Utility and Life of Clay Cookware
- Be it varieties of south Indian dishes like mor kuzhambu, vatha kuzhambu, kara kuzhambu, milagu kuzhambu, regular sambhar, avial, keerai masiyal, molakootu, vegetable kootu, tomato pappu, gothsu, rasam etc
- Or be it north Indian dishes like Palak paneer, paneer butter masala, rajma masala, dal makhani, dal tadka, biryani, aloo masala, kadi etc.
- Or several types of non-vegetarian food including fish and chicken and more.
Benefits of cooking in clay ware
Health benefits: Clay releases Iron, Calcium & Magnesium to food which are essential minerals for our body. Additionally, delta region clay are rich in bio-minerals. Tasty & nutritious food: porous nature of clay allows heat to circulate uniformly and retains nutrition. It retains 95-97% of the nutrients of the food cooked in it. The taste of the food also enhances. No acidity & easy to digest: Alkaline nature of clay interacts with acidity in food and neutralises it. Best for Acidic food: One of the best vessels to cook acidic food like tamarind or citrus based food as it is resistant to acids & alkalis. Lesser oil usage due to heat resistance & slow cooking. Convenience - saving of fuel & cooking time: cooks food in 15% lesser time than modern cookware. Food continues to boil for 3-5 minutes after the stove is switched off. Safe: Good quality clay are natural, from the earth, with no harmful chemicals.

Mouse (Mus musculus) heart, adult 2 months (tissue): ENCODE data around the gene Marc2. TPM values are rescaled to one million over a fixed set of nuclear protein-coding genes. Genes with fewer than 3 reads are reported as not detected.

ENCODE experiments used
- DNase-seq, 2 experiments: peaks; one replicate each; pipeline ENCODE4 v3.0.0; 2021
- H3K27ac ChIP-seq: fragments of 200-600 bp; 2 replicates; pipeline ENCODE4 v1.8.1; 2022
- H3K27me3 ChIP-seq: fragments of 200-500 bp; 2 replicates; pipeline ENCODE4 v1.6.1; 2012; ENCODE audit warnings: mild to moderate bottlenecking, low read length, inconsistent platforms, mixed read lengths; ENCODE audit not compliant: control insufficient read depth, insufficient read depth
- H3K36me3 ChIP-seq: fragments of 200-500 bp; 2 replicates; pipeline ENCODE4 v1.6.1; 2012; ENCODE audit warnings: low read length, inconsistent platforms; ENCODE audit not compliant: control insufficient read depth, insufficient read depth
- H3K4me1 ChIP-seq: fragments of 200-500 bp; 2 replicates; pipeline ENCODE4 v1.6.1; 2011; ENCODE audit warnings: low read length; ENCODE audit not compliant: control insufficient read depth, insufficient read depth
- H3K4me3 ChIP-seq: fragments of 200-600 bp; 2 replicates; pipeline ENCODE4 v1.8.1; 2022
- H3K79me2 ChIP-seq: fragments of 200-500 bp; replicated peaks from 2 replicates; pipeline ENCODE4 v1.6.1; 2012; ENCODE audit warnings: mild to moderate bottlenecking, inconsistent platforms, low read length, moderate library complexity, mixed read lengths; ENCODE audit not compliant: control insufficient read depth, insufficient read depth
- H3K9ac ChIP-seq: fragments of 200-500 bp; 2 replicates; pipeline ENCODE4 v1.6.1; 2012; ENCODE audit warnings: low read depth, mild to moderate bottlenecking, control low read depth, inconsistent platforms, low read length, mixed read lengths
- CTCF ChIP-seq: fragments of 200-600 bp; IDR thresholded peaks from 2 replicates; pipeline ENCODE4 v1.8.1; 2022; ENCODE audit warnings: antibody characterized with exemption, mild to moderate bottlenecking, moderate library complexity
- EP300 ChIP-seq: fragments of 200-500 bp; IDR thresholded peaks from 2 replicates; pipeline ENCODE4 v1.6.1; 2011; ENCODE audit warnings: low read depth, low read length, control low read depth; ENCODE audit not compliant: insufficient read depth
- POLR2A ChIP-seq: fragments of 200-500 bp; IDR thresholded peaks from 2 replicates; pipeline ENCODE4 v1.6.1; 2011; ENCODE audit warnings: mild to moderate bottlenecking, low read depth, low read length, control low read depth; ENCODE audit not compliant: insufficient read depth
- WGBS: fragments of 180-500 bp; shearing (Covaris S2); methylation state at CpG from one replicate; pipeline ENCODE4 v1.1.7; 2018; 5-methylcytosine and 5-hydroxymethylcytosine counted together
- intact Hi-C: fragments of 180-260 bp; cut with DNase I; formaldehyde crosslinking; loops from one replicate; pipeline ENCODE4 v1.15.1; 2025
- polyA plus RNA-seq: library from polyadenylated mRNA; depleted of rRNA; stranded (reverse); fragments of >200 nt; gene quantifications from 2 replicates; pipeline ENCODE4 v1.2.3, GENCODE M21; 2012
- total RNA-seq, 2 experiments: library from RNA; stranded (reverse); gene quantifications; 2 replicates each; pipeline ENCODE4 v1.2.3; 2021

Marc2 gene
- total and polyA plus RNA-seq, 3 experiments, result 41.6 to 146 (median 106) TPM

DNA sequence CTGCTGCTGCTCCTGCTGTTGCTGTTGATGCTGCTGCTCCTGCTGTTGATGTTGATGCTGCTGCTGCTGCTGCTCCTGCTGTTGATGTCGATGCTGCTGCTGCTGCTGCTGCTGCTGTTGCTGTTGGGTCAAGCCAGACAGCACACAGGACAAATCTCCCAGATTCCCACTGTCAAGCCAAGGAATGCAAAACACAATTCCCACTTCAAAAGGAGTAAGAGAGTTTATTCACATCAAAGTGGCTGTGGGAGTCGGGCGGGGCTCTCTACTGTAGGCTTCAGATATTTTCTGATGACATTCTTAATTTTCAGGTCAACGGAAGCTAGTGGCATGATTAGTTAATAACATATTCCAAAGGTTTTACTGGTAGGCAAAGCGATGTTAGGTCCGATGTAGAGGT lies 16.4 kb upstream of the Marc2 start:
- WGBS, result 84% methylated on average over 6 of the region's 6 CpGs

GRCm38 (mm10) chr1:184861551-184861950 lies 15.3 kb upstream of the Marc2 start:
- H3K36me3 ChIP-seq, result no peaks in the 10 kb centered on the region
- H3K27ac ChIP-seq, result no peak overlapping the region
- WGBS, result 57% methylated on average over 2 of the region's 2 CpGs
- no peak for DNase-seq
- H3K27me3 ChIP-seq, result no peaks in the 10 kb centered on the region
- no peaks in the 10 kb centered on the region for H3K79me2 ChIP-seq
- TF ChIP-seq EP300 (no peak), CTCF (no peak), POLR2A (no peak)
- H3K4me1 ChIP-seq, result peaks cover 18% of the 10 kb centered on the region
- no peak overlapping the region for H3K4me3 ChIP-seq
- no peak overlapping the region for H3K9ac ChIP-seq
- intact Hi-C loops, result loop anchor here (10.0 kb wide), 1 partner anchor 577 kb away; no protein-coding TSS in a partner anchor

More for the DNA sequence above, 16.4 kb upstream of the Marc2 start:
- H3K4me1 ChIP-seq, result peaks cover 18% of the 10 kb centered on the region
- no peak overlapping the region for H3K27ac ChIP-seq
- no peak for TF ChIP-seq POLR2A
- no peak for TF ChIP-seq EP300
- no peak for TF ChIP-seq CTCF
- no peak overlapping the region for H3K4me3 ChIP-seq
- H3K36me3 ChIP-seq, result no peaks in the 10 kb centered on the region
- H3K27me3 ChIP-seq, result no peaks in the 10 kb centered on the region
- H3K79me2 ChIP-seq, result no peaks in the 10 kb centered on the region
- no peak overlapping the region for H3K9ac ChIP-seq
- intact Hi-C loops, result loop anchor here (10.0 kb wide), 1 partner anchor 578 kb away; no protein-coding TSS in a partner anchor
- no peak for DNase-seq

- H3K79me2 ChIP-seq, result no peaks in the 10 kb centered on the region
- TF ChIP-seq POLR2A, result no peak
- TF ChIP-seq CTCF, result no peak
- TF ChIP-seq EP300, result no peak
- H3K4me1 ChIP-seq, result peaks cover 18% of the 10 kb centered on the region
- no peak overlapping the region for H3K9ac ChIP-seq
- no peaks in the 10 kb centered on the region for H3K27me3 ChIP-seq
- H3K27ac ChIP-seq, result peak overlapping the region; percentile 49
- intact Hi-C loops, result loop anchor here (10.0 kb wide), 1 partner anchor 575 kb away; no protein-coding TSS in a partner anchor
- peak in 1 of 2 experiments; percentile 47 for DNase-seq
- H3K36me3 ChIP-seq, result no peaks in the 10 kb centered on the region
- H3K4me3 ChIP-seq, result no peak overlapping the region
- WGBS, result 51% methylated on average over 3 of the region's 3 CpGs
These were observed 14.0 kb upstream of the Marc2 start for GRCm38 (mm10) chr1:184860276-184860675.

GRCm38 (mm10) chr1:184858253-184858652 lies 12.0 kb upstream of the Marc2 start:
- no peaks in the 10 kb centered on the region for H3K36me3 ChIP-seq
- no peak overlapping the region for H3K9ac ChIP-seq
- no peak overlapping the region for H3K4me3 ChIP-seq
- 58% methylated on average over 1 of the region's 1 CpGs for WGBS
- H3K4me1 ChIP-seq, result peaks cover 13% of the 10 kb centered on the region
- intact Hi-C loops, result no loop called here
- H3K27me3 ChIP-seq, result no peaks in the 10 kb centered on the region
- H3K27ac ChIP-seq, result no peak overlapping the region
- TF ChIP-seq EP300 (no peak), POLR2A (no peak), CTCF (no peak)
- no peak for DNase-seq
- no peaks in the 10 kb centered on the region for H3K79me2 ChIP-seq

When should you change your clay cook ware?
Clay cookware needs to be changed once in 1-3 years depending on the extent of usage as clay loses its properties. How do you know that it is time to change your clay cookware? Here are some ways:
- If clay cookware starts to have minor leakages, or if food starts to get burnt it means that there is a crack developed due to usage.
- The enhancement of taste & aroma becomes obviously less and it is time to change the clay.